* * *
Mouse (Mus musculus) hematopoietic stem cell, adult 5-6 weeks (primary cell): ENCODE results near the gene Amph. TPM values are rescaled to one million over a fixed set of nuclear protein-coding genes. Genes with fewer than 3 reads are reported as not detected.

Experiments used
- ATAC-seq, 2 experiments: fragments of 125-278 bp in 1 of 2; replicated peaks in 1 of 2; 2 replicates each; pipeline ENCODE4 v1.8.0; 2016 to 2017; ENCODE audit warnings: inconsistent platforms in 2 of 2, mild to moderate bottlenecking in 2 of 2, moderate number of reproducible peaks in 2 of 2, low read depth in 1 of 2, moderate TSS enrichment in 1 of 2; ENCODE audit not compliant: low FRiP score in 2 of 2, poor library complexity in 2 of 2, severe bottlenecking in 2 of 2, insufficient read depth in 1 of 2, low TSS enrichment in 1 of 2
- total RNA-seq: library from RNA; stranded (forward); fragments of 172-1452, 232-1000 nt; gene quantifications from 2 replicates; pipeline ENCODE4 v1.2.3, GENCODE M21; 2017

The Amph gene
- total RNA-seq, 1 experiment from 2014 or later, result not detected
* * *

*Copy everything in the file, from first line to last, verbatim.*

Mouse (Mus musculus) hematopoietic stem cell, adult 5-6 weeks (primary cell): ENCODE results near the gene Amph. TPM values are rescaled to one million over a fixed set of nuclear protein-coding genes. Genes with fewer than 3 reads are reported as not detected.

Experiments used
- ATAC-seq, 2 experiments: fragments of 125-278 bp in 1 of 2; replicated peaks in 1 of 2; 2 replicates each; pipeline ENCODE4 v1.8.0; 2016 to 2017; ENCODE audit warnings: inconsistent platforms in 2 of 2, mild to moderate bottlenecking in 2 of 2, moderate number of reproducible peaks in 2 of 2, low read depth in 1 of 2, moderate TSS enrichment in 1 of 2; ENCODE audit not compliant: low FRiP score in 2 of 2, poor library complexity in 2 of 2, severe bottlenecking in 2 of 2, insufficient read depth in 1 of 2, low TSS enrichment in 1 of 2
- total RNA-seq: library from RNA; stranded (forward); fragments of 172-1452, 232-1000 nt; gene quantifications from 2 replicates; pipeline ENCODE4 v1.2.3, GENCODE M21; 2017

The Amph gene
- total RNA-seq, 1 experiment from 2014 or later, result not detected